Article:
The foreman in the recent patent dispute between Apple and Samsung in a Californian court has hit back at criticism that the jury failed to do its job properly.
The jury in the case found overwhelmingly in favour of Apple, awarding the firm £665m in damages – which the judge in the case could triple – and throwing out Samsung's counter-claims.
The verdict has been widely criticised, with many commentators feeling that the jury failed to take enough time to arrive at such a controversial decision, and that it perhaps suffered from local bias, given that Apple is based in Cupertino, not far from the courtroom.
Jury foreman Velvin Hogan has hit back against this criticism in an interview with the BBC, in which he cites viewing the meeting minutes between senior exectutives from Samsung and Google as a decisive factor in the jury's decision.
"[The minutes were] for a tablet and Google was concerned that for the sake of their operating system that the look and feel and the methodology that they [Samsung] were using to create their tablet was getting too close to what Apple was doing.
"And in the memo themselves they stated that Google demanded that they back away from that design.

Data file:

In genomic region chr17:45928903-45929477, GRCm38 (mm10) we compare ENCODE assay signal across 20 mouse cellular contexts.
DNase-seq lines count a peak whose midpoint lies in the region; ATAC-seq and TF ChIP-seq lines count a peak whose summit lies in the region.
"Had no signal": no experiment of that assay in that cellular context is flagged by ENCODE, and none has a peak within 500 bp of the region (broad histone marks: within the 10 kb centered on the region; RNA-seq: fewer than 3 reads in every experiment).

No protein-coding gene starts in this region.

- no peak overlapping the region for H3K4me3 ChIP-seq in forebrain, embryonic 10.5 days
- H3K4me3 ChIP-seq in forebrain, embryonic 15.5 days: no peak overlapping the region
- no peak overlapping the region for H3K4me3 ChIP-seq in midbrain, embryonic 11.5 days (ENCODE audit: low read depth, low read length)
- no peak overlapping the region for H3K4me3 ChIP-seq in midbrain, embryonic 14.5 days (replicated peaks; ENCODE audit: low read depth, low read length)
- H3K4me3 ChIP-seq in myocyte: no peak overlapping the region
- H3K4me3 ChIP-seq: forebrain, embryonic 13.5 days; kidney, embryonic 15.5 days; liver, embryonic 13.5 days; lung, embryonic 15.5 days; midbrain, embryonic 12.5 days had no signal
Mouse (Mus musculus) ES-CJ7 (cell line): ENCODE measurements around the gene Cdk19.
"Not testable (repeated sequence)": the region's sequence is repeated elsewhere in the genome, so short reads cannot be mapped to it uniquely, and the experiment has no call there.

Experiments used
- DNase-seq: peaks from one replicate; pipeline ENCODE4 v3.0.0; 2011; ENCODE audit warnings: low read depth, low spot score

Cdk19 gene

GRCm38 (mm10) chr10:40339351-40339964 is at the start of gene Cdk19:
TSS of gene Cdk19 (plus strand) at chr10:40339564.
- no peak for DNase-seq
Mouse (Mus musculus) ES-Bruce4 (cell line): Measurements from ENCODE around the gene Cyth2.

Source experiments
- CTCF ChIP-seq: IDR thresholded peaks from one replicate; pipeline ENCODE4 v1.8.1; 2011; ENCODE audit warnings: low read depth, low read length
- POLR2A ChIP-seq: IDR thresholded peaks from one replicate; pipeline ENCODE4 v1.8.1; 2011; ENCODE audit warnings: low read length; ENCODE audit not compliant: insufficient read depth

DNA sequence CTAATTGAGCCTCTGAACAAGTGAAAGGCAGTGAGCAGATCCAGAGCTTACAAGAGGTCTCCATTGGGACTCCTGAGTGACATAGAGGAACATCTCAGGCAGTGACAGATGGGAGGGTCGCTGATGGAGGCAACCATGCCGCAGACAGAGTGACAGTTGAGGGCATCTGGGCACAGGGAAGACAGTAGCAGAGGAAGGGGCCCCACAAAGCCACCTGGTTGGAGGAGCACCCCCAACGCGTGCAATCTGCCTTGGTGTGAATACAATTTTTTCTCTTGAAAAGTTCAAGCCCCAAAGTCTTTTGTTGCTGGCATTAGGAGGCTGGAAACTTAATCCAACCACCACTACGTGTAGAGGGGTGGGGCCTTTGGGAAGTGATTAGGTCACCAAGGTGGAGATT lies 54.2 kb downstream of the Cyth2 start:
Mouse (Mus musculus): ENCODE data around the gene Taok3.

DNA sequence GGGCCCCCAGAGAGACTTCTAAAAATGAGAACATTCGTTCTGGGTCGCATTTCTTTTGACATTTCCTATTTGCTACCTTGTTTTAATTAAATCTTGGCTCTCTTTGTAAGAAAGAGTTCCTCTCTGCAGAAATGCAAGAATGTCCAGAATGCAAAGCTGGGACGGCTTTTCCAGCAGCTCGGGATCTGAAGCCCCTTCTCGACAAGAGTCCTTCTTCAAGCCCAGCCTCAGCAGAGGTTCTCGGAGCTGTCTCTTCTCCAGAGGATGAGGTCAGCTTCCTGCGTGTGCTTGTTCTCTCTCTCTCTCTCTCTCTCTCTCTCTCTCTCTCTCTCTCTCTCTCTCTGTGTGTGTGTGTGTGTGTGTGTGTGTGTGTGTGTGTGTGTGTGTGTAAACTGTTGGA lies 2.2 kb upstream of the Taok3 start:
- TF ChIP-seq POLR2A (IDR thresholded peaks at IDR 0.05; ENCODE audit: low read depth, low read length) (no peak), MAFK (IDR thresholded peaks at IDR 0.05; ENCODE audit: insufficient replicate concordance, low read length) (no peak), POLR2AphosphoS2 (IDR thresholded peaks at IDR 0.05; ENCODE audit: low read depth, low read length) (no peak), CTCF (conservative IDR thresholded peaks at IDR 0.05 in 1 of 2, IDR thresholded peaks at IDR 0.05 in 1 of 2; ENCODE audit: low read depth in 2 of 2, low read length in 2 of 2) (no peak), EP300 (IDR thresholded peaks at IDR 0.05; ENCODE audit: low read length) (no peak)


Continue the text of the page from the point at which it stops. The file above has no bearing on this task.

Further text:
"And later there was a follow-up memo among themselves, these executives, and in black and white it says: we elect to not pass this information down to the divisions that were actually involved in the design.
"So, from the sake of the engineers they went merrily along continuing their design not given any orders to back away.
"They knew nothing of that meeting. To me that kind of raised a light bulb in my head that when I got in the jury room I wanted to read the minutes of that meeting myself.
"When we went into deliberation in the jury room we not only had all the physical evidence of everything that was presented, but we also had sealed source code in its entirety from both sides, we actually had the memos that were talked about in the trial... and there was a piece of evidence after a piece of evidence that just clearly stacked up."
Samsung has stated its intent to appeal against the decision, while Apple has already moved to have eight Samsung devices banned in the US.
However, Samsung is poised to disrupt the imminent launch of the iPhone 5 by bringing a new lawsuit around patented 4G technology against Apple.
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